Monday Blog: A Tale of Two Cities

“It was the best of times, it was the worst of times” – the opening line of Charles Dicken’s The Tale of Two Cities is a familiar one. It could be applied to the fall-out from the ‘Brexit’ vote in the UK on 23 rd June. If UK policy makers, analysts and the general public were not exactly prepared and informed for what would happen, what of Irish policy makers, analysts and the general public? We have seen very little yet (and Brexit has not happened yet). Currency volatility is nothing new. We have lived with that for most of 4 decades.  


By now we are well familiar with the warnings of analysts and commentators. But, this is not enough. We are faced with a crisis in particular sectors and regions of the economy of the Republic (for now exporters to the EU in Northern Ireland have experienced a boost). Something needs to happen quickly. Yet, we don’t know what to do. Nobody can directly control the gyrations in the sterling-euro exchange rate.  Even if it wanted to, the Irish Government cannot signifcantly grant aid companies threatened with collapsing due to EU state aid rules. Measures entailing subsidies might stem job losses temporarily but what if the underlying conditions and prevailing exchange rates remain in place? In any case, the ‘fiscal rules’ that Ireland is locked into legally and constitutionally are unhelpful especially at times of transition but there is nothing that we can do about that in the immediate term except, perhaps, to take a leaf from Germany, Spain and Italy and seek forgiveness rather than permission to bend these rules especially where public capital spending is concerned.

The Food and Drink Industry Ireland (which is part of IBEC) recently published a report entitled, “ Brexit the challenge for the food and drink sector – safeguarding business, jobs and trade Image removed.  ”. In this Report they make a strong case, among other things, for wage repression. While there is an argument for caution on labour costs in this sector which happens to be highly labour intensive it would be short-sighted to drive a policy on wages on foot of currency volatility. The challenge for food exporters in the Republic of Ireland is twofold:

  • Food manufacturing needs to target niche markets based on product quality, high value-added and upsklling.
  • Over-reliance on the UK market is a major risk factor.

The IBEC report points to relatively high costs compared to the UK especially in light of a much stronger Euro (against sterling). See for example Figure 8 on page 15 of the report. However, the gap in labour costs (including employer social insurance) needs to be seen in the context of labour productivity which is markedly higher in food manufacturing. Consider labour cost per hour in Chart 2 (below).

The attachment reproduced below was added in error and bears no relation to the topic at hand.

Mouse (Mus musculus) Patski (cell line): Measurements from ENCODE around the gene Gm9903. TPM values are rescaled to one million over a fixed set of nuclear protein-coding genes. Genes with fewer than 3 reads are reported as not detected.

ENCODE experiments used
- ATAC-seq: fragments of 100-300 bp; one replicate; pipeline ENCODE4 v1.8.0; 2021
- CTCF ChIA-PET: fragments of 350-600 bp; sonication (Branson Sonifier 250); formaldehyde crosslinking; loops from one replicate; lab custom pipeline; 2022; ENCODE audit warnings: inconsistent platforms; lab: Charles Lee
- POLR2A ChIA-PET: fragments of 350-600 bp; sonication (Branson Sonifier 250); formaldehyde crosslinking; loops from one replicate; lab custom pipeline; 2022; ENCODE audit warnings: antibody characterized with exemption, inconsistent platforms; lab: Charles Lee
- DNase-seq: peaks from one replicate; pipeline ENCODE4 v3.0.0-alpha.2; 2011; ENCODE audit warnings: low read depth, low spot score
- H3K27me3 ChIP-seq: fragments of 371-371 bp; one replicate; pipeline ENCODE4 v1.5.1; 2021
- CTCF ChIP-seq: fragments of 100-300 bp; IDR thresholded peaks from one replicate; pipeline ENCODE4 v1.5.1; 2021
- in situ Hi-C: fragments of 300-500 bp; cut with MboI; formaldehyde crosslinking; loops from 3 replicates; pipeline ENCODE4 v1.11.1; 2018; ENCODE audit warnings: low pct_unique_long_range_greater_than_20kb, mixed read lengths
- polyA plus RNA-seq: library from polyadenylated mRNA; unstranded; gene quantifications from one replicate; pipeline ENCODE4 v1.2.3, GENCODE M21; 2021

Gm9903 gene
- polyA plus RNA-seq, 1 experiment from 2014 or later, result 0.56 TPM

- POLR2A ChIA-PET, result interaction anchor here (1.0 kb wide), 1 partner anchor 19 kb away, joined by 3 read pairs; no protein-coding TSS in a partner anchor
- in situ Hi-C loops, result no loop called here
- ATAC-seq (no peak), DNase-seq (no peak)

We get a very different picture of relative position when the focus turns to labour productivity (Chart 3). It should be borne in mind that there is a sharp difference in productivity performance within food manufacture as between indgenous and foreign owned enterprises with the practice of 'transfer pricing' in the latter.  Further analysis of these differences will be undertaken by the NERI.  

The Republic of Ireland stands out as having the lowest share of personnel costs in total purchase of goods and services by food manufacturers.  It seems that IBEC is focussing on the wrong category of costs.


Though productivity is extraordinarily high in food manufacture the rate of investment was particularly low in 2012 (the last year for which data were available). See Chart 5.

The picture that emerges is much more complex than a narrow focus on labour cost.

All of this suggests that responses to Brexit are best directed by a medium-term strategic plan that avoids over-reaction or one-sided policy focus.  To complete the quotation from Dickens:

“It was the best of times, it was the worst of times, it was the age of wisdom, it was the age of foolishness, it was the epoch of belief, it was the epoch of incredulity, it was the season of Light, it was the season of Darkness, it was the spring of hope, it was the winter of despair…, we had nothing before us, we were all going direct to Heaven, we were all going direct the other way…”

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Tom Healy

Tom Healy was the Director of the Nevin Economic Research Institute (NERI). Tom has previously worked in the Economic and Social Research Institute, the Northern Ireland Economic Research Centre, the Organisation for Economic Cooperation and Development, the National Economic and Social Forum and the Department of Education and Skills.